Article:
Acta Palaeontologica Polonica

A new centrosaurine from the Late Cretaceous of Alberta, Canada, and the evolution of parietal ornamentation in horned dinosaurs

Andrew A. Farke, Michael J. Ryan, Paul M. Barrett, Darren H. Tanke, Dennis R. Braman, Mark A. Loewen, and Mark R. Graham

Acta Palaeontologica Polonica 56 (4), 2011: 691-702 doi: http://dx.doi.org/10.4202/app.2010.0121

In 1916, a centrosaurine dinosaur bonebed was excavated within the Campanian−aged deposits of what is now Dinosaur Provincial Park, Alberta, Canada. Specimens from this now−lost quarry, including two parietals, a squamosal, a skull missing the frill, and an incomplete dentary, were purchased by The Natural History Museum, London. The material was recently reprepared and identified herein as a previously unknown taxon, Spinops sternbergorum gen. et sp. nov. Based upon the available locality data and paleopalynology, the quarry lies in either the upper part of the Oldman Formation or the lower part of the Dinosaur Park Formation. The facial region of the partial skull is similar to putative mature specimens of Centrosaurus spp. and Styracosaurus albertensis, with short, rounded postorbital horncores and a large, erect nasal horncore. Parietal ornamentation is consistent on both known parietals and is unique among ceratopsids. Bilateral, procurved parietal hooks occupy the P1 (medial−most) position on the dorsal surface of the parietal and are very similar to those seen in Centrosaurus apertus. Epiparietals in the P2 or possibly P3 position (lateral to P1) manifest as extremely elongate, caudally directed spikes, unlike the condition in C. apertus, S. albertensis, or any other “derived” centrosaurine. Cladistic analysis suggests that S. sternbergorum is closely related to Centrosaurus and Styracosaurus. Historically, based upon the condition in Styracosaurus and related centrosaurines, it was assumed that the medial−most elongated spikes on centrosaurine parietals correspond to the P3 epiparietal position. The exception illustrated in the new taxon suggests that homologies of epiparietals among basal centrosaurines (e.g., Albertaceratops and Diabloceratops) and derived centrosaurines (e.g., Styracosaurus and “pachyrhinosaurs”) should be reconsidered. The medially−placed, caudally-directed “P3” process of basal centrosaurines may, in fact, be homologous with P2.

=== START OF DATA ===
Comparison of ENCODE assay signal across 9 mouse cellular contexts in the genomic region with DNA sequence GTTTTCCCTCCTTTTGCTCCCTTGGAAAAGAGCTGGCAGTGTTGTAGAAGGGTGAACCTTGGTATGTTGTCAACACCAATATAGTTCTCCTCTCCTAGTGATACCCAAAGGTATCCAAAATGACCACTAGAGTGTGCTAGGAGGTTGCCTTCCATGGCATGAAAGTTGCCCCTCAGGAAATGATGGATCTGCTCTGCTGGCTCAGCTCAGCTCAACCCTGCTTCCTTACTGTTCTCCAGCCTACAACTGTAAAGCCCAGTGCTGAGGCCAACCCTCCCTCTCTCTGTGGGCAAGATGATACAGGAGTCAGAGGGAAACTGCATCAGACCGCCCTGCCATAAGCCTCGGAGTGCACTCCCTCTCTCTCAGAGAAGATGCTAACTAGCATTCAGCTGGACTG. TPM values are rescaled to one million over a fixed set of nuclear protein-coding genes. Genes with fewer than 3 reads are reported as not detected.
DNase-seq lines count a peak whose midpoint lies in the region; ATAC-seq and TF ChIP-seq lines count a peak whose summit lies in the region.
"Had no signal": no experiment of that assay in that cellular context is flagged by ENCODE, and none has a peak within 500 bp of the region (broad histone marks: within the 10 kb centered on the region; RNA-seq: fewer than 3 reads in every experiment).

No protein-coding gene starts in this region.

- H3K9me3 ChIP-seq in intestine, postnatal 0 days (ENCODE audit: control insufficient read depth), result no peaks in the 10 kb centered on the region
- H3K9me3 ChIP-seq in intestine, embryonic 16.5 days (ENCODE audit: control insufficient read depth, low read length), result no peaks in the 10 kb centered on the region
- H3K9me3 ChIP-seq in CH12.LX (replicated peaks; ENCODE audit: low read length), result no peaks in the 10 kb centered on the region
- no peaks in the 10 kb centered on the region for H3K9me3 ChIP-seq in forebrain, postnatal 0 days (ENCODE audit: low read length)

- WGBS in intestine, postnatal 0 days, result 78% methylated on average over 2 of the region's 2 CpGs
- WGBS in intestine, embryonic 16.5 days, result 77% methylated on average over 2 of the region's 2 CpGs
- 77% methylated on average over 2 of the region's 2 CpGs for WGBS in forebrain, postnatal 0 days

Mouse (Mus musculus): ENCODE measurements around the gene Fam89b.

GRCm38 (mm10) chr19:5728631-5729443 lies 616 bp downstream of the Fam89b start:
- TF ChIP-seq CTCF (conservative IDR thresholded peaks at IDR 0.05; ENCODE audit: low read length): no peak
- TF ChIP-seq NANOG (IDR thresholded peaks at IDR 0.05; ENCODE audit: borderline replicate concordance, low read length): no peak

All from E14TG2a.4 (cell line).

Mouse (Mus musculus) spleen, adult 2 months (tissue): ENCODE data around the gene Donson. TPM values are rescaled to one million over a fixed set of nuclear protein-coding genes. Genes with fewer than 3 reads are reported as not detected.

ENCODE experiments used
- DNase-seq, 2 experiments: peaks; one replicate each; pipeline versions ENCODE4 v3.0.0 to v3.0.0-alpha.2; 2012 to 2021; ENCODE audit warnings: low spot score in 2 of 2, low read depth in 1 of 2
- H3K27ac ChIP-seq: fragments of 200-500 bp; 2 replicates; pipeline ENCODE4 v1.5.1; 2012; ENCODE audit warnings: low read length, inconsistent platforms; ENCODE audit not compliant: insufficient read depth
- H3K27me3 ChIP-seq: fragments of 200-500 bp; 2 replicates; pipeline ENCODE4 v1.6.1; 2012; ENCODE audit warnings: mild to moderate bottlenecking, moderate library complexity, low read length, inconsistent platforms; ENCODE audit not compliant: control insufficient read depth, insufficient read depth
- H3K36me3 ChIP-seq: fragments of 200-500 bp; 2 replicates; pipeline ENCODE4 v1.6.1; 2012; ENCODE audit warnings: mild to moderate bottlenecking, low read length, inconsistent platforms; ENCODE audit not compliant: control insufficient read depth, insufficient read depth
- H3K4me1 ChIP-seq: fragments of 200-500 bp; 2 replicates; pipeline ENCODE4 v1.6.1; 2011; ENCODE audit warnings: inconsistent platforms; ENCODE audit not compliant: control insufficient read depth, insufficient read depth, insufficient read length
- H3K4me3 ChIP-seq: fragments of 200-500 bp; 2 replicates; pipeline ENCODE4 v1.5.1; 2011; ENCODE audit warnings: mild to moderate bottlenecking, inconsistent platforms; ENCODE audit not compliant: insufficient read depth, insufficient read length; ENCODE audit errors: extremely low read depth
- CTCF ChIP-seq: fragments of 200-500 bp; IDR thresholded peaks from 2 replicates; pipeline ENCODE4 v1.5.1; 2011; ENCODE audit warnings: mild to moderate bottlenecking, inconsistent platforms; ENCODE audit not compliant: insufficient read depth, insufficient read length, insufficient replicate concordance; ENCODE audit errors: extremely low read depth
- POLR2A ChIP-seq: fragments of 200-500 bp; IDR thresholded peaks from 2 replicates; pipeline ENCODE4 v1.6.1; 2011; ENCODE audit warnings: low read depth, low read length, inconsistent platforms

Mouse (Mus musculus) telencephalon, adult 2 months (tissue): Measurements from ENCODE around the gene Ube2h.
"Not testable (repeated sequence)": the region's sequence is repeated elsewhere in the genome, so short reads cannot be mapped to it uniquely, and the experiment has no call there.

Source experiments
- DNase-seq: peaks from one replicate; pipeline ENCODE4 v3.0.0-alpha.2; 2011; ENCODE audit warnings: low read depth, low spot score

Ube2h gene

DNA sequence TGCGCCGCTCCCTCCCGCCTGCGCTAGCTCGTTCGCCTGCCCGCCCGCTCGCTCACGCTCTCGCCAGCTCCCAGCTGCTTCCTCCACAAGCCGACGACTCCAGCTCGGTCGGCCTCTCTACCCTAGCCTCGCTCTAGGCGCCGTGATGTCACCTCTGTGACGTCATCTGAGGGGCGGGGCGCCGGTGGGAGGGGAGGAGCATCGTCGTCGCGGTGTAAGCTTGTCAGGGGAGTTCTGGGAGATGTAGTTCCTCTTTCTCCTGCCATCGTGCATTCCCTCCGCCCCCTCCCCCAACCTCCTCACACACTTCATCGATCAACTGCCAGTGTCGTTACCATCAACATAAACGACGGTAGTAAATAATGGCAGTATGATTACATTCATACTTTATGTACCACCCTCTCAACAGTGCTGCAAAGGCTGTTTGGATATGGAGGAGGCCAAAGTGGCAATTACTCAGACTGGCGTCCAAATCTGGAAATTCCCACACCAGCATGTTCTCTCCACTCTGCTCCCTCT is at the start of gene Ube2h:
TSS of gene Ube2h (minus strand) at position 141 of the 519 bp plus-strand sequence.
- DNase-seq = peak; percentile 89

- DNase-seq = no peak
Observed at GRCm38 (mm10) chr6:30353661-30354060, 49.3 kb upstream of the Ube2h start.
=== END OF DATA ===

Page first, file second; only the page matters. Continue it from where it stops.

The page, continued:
Key words: Dinosauria, Ornithischia, Centrosaurinae, Ceratopsidae, epiparietal, Oldman Formation, Dinosaur Park Formation, Campanian, Cretaceous, Alberta, Canada.

Andrew A. Farke [afarke@webb.org], Raymond M. Alf Museum of Paleontology, 1175 West Baseline Road, Claremont, CA 91711, USA; Michael J. Ryan [mryan@cmnh.org], Department of Vertebrate Paleontology, Cleveland Museum of Natural History, 1 Wade Oval Drive, Cleveland, OH 44106, USA; Paul M. Barrett [p.barrett@nhm.ac.uk], Department of Palaeontology, Natural History Museum, Cromwell Road, London SW7 5BD, UK; Darren H. Tanke [darren.tanke@gov.ab.ca] and Dennis R. Braman [dennis.braman@gov.ab.ca], Royal Tyrrell Museum of Palaeontology, P.O. Box 7500, Drumheller, AB T0J 0Y0, Canada; Mark A. Loewen [mloewen@nhmu.utah.edu], Department of Geology and Geophysics, University of Utah; Natural History Museum of Utah, 301 Wakara Way, Salt Lake City, UT 84108, USA; Mark R. Graham [m.graham@nhm.ac.uk], Department of Palaeontology, Natural History Museum, Cromwell Road, London SW7 5BD, UK.